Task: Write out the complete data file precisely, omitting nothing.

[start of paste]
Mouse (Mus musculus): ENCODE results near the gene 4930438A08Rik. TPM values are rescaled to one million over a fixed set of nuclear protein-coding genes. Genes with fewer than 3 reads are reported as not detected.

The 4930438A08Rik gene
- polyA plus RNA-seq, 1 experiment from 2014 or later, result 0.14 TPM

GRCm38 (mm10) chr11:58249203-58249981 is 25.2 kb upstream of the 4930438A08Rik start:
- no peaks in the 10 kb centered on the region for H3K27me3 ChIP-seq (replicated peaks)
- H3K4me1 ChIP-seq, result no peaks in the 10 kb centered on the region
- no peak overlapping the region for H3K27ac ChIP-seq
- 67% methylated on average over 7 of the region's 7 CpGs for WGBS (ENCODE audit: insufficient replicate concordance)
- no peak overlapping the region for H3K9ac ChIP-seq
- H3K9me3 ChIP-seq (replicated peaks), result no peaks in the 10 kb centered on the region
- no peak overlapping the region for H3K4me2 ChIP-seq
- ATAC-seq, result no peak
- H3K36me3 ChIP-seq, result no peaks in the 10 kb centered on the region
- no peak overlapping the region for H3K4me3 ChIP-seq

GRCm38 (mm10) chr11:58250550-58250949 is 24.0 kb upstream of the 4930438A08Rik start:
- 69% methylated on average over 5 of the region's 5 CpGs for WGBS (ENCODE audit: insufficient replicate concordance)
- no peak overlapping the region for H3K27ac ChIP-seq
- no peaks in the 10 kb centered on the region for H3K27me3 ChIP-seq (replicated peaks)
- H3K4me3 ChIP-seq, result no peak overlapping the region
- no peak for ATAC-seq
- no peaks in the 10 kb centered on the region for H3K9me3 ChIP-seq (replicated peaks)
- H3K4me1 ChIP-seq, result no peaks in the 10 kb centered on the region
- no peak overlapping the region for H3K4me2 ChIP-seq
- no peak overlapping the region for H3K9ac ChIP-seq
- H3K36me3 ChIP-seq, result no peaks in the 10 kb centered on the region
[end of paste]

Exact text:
Mouse (Mus musculus): ENCODE results near the gene 4930438A08Rik. TPM values are rescaled to one million over a fixed set of nuclear protein-coding genes. Genes with fewer than 3 reads are reported as not detected.

The 4930438A08Rik gene
- polyA plus RNA-seq, 1 experiment from 2014 or later, result 0.14 TPM

GRCm38 (mm10) chr11:58249203-58249981 is 25.2 kb upstream of the 4930438A08Rik start:
- no peaks in the 10 kb centered on the region for H3K27me3 ChIP-seq (replicated peaks)
- H3K4me1 ChIP-seq, result no peaks in the 10 kb centered on the region
- no peak overlapping the region for H3K27ac ChIP-seq
- 67% methylated on average over 7 of the region's 7 CpGs for WGBS (ENCODE audit: insufficient replicate concordance)
- no peak overlapping the region for H3K9ac ChIP-seq
- H3K9me3 ChIP-seq (replicated peaks), result no peaks in the 10 kb centered on the region
- no peak overlapping the region for H3K4me2 ChIP-seq
- ATAC-seq, result no peak
- H3K36me3 ChIP-seq, result no peaks in the 10 kb centered on the region
- no peak overlapping the region for H3K4me3 ChIP-seq

GRCm38 (mm10) chr11:58250550-58250949 is 24.0 kb upstream of the 4930438A08Rik start:
- 69% methylated on average over 5 of the region's 5 CpGs for WGBS (ENCODE audit: insufficient replicate concordance)
- no peak overlapping the region for H3K27ac ChIP-seq
- no peaks in the 10 kb centered on the region for H3K27me3 ChIP-seq (replicated peaks)
- H3K4me3 ChIP-seq, result no peak overlapping the region
- no peak for ATAC-seq
- no peaks in the 10 kb centered on the region for H3K9me3 ChIP-seq (replicated peaks)
- H3K4me1 ChIP-seq, result no peaks in the 10 kb centered on the region
- no peak overlapping the region for H3K4me2 ChIP-seq
- no peak overlapping the region for H3K9ac ChIP-seq
- H3K36me3 ChIP-seq, result no peaks in the 10 kb centered on the region